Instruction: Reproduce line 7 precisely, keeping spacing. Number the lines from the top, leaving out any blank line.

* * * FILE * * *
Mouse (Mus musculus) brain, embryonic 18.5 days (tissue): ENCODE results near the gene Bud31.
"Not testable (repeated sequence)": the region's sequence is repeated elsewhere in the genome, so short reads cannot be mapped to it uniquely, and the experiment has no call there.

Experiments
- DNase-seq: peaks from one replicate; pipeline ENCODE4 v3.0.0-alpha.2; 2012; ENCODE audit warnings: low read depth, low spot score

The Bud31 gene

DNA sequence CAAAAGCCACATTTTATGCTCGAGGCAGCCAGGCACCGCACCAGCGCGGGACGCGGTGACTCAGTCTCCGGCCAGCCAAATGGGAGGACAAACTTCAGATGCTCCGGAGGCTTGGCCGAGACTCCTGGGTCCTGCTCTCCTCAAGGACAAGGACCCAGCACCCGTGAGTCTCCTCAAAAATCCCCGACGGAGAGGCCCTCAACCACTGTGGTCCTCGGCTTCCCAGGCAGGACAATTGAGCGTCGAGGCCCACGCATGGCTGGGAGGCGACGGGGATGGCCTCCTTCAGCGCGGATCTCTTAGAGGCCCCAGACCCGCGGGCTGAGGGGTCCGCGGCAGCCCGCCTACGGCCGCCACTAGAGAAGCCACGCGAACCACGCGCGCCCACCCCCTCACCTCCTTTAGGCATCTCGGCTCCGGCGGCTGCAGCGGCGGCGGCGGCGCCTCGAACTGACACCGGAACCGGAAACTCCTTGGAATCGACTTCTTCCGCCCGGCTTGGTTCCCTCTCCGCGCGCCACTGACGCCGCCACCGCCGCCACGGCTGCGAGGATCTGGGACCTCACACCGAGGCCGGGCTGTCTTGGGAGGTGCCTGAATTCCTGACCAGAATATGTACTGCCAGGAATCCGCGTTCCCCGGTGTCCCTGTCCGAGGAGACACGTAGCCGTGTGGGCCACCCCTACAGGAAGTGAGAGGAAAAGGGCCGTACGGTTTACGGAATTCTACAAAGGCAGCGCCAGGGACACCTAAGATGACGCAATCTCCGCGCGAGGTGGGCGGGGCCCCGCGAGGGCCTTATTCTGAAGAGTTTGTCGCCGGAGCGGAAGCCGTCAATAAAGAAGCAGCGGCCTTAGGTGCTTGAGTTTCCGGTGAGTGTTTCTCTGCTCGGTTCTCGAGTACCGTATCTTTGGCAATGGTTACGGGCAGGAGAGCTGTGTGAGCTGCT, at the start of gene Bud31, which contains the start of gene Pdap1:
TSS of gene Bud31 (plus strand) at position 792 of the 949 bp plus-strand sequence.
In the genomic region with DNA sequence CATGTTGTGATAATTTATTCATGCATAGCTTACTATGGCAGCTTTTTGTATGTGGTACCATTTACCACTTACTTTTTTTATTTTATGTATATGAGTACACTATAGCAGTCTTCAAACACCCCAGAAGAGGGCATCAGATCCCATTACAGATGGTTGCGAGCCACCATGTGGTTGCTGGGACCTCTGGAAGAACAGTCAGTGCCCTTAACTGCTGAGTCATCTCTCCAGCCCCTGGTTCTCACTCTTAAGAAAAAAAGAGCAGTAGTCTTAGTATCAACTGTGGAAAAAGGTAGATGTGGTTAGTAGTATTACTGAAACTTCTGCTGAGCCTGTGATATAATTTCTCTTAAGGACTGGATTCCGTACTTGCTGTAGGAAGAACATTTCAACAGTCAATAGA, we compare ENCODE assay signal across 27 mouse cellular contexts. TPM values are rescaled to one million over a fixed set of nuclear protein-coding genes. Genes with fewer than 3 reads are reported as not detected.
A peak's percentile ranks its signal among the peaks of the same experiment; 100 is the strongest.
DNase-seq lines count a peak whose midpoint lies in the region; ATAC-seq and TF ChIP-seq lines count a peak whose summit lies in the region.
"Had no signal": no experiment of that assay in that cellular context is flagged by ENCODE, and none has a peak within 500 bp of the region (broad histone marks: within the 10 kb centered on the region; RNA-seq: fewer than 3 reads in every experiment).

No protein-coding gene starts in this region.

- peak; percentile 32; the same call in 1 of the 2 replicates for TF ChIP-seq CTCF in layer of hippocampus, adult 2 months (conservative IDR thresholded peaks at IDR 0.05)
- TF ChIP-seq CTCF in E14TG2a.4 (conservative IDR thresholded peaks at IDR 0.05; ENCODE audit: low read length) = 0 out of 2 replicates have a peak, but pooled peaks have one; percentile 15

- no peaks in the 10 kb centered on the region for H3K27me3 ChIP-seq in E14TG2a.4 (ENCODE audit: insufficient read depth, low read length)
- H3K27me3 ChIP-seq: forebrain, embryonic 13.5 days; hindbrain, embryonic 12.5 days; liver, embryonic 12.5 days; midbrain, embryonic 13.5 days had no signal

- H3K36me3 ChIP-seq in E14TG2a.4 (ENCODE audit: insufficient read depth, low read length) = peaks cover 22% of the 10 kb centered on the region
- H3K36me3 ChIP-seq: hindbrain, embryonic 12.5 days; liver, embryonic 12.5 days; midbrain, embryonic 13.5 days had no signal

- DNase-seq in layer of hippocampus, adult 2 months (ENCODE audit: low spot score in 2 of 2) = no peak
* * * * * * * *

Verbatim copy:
TSS of gene Bud31 (plus strand) at position 792 of the 949 bp plus-strand sequence.